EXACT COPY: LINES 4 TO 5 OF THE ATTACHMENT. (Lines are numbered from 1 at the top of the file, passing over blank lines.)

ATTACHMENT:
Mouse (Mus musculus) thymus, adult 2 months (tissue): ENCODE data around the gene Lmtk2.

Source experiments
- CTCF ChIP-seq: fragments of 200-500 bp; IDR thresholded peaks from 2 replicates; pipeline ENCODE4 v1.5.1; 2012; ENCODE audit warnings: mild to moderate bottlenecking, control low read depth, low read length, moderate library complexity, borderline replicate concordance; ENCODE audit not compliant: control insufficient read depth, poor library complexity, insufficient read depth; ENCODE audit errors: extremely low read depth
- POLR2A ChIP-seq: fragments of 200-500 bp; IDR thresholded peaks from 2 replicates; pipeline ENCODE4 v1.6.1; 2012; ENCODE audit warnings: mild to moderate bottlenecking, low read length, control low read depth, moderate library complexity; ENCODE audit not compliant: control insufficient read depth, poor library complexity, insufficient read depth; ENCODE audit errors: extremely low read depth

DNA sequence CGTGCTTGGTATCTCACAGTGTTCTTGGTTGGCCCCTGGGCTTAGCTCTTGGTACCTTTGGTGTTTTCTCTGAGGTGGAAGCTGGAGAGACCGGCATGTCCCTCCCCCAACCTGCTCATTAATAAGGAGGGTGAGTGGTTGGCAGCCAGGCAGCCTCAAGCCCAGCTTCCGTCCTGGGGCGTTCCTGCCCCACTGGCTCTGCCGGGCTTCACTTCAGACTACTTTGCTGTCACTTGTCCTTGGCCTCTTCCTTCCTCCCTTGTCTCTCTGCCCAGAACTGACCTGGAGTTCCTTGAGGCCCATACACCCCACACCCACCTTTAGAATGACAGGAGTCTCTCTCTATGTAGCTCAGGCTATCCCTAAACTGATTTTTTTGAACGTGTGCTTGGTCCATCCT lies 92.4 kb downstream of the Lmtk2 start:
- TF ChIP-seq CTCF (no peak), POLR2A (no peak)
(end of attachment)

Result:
- POLR2A ChIP-seq: fragments of 200-500 bp; IDR thresholded peaks from 2 replicates; pipeline ENCODE4 v1.6.1; 2012; ENCODE audit warnings: mild to moderate bottlenecking, low read length, control low read depth, moderate library complexity; ENCODE audit not compliant: control insufficient read depth, poor library complexity, insufficient read depth; ENCODE audit errors: extremely low read depth

DNA sequence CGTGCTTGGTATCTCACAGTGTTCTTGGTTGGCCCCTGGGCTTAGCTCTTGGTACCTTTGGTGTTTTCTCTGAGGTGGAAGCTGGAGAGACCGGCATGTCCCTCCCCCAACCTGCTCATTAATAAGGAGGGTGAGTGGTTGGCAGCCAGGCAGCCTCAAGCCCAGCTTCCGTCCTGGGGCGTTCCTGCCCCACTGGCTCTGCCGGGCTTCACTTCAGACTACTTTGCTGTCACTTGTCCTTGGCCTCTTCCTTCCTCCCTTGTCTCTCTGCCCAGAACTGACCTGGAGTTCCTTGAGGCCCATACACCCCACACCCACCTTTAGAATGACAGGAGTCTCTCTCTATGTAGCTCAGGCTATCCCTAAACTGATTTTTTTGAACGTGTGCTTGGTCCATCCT lies 92.4 kb downstream of the Lmtk2 start: